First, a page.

YP Letters: Tories and Theresa May shoot themselves in the foot over social care shambles
SO now we know, the Conservatives will withdraw the winter fuel allowance from wealthy pensioners. But who are the wealthy? Well, since its introduction in 2003 by Gordon Brown, pension credit divided pensioners into just two groups – the poor, who qualified for it, and the rich who did not.
At present the pension credit limit is set at £159 per week (£8,268 pa) for a single person, and £243 per week (£12,636 pa) for a couple. Incomes above these figures do not qualify. It worries me that this crude dividing line will be used by an incoming Conservative government to define rich and poor pensioners.
If they do it will place all those pensioners whose income is just above the pension credit limit in the same group as those billionaire pensioners on the Sunday Times ‘rich’ list. Could this turn out to be a case of a political party ‘shooting itself in the foot’?
From: Tom Howley, Wetherby.
AT public meetings, on the doorstep, by email, letter or telephone call, ask your Tory candidates if, given a choice, would they prefer to suffer from cancer or from dementia.
Both are dreadful diseases which bring terrible pressures on sufferers and family, but are treated differently by governments. Cancer patients receive state-of-the-art treatment with loving and dedicated support from highly skilled and dedicated professional staff. Treatment is free.
Dementia sufferers are left struggling in care homes, attended by well-intentioned staff, overworked and often poorly trained.
The costs to the ‘customer’ can be up to £1,000 a week. The Conservative manifesto threatens to recover dementia care from the sale of homes. Mrs May’s election victory on June 8 is confidently predicted by the polls, but her cruel aims for the treatment of dementia sufferers and their families can be stopped.
Tory candidates must be deluged with protests against the manifesto proposals.
From: BJ Cussons, Curly Hill, Ilkley.
I SUSPECT I am not alone at feeling impatience and anger at how the NHS is being used as a political pawn.
Having enjoyed its services for much of my life, I have no wish to see it privatised, but know that there is a need to make it more effective and less costly at management level.
From: Mike Padgham, Managing Director, Saint Cecilia’s Care Services, Scarborough.
FROM the publication on Thursday of the manifesto from the party most likely to form the next government, it appears that once again an opportunity has been lost to properly address the social care crisis blighting this country.
Despite being told from all sectors that social care needs root-and-branch reform to end the plight of more than 1.2m going without the care they need, social care is still viewed as a Cinderella service.
As Sir Andrew Dilnot commented, the latest proposals will not address the dire need for long-term better funding and ironically might put people off seeking care in their own home because they will now fear having to sell their home to pay for it.
People needing care will still face the prospect of losing a huge proportion of their estate, even if it is now after they have died. Older people deserve better.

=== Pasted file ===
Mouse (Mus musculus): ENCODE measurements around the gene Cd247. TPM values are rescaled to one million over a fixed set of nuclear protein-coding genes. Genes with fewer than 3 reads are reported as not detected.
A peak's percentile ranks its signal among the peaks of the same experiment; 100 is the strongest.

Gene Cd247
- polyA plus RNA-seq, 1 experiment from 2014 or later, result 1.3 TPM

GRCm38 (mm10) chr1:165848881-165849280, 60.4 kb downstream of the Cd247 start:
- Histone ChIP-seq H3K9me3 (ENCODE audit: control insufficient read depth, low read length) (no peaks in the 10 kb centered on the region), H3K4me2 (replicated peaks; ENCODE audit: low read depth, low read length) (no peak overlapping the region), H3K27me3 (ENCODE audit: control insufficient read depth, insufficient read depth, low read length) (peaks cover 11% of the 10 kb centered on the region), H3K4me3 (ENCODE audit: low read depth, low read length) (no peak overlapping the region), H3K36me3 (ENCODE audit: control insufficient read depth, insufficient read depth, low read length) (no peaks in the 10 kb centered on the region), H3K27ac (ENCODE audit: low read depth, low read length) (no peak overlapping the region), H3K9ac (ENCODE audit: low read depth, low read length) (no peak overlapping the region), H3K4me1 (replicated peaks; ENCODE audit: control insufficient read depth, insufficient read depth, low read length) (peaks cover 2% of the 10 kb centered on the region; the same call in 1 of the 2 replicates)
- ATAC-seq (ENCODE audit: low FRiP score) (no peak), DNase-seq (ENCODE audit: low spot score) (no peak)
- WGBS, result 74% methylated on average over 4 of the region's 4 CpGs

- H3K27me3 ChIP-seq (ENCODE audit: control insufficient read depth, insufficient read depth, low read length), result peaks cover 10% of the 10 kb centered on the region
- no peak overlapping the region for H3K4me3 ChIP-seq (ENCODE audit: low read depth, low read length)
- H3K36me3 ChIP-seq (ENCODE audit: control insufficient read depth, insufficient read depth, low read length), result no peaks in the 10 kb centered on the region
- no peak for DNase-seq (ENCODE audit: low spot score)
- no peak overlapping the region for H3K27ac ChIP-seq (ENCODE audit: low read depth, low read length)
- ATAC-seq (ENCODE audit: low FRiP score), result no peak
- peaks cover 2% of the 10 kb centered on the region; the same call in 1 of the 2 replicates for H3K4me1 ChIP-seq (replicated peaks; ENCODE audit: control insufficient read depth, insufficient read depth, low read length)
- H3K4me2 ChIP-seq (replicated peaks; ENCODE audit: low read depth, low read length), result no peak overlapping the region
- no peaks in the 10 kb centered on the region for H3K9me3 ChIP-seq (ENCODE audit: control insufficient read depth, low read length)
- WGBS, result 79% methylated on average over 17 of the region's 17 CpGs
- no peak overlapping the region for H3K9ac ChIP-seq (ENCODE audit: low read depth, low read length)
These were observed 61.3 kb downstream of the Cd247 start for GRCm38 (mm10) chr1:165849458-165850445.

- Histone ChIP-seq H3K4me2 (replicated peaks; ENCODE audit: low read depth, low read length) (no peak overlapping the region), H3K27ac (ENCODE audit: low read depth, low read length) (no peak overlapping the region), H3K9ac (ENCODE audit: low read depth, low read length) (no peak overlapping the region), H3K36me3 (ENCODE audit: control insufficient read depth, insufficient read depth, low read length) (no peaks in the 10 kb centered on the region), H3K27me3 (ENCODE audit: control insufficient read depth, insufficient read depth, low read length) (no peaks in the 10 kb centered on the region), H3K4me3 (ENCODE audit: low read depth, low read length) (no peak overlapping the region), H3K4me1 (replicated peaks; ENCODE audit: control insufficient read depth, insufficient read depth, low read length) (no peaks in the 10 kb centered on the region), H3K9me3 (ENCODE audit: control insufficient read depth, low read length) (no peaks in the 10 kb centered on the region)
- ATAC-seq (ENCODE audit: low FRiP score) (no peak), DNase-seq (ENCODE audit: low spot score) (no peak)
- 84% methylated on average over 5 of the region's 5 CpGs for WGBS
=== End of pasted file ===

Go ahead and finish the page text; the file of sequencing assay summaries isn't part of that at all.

From: Karl Sheridan, Selby Road, Holme on Spalding Moor.
NOW, as the Conservatives promote their manifesto, we can see their true colours revealed. Instead of taking money from the upper classes as promised, they are determined to take from those who are least able to afford it – pensioners!
It appears not to matter to Theresa May that our generation have worked hard all our lives, have contributed National Insurance all our lives and, through our labours, have made this country what it is today.
Now it appears that the new Conservative policy is one of picking on that group of society that is least able to defend itself by taking away hard-earned benefits.
Sorry, but we deserve better and frankly it’s not our fault the country is in such poor financial state – it all comes down to successive governments, their total lack of coherent management and woeful negligence in handling our country’s finances! Yes, the younger ones might think that we pensioners have it all laid out on a plate, but then the majority of us have fixed incomes.
We cannot increase our incomes by changing jobs – we have to endure the higher costs of petrol or diesel and food and commodity prices, as wells as community council charges – all eating away at the paltry state pension increases, and the miniscule guaranteed triple-lock increases which disappear at each hike in price from the energy companies.
No longer can we offer our children our homes later in life – those too will be taken if we fall ill.
So far I haven’t seen any of the political parties offer a sensible and fair manifesto that would make me vote for them. Even Ukip have disappeared, and at least they offered some semblance of credibility unlike the Lib Dems.
I hate to admit it, I might even consider voting Labour once again. God help us!
From: Terry Palmer, South Lea Avenue, Hoyland, Barnsley.
MORE elderly people, the vulnerable, will have to pay for their own social care in the home and lose universal benefits under a new Conservative policy which, Theresa May says, is difficult but necessary to tackle the crisis in funding. The ‘nasty party’ are obviously still here.
From: Dave Croucher, Pinfold Gardens, Doncaster.
I AM sick to the teeth of hearing politicians blaming the elderly for the mess previous governments have got the country into. I worked 50 years to feed my family and put a roof over their heads. Along the way, I worked hard to buy our own property thinking that it would be a little nest egg for my children once I have gone.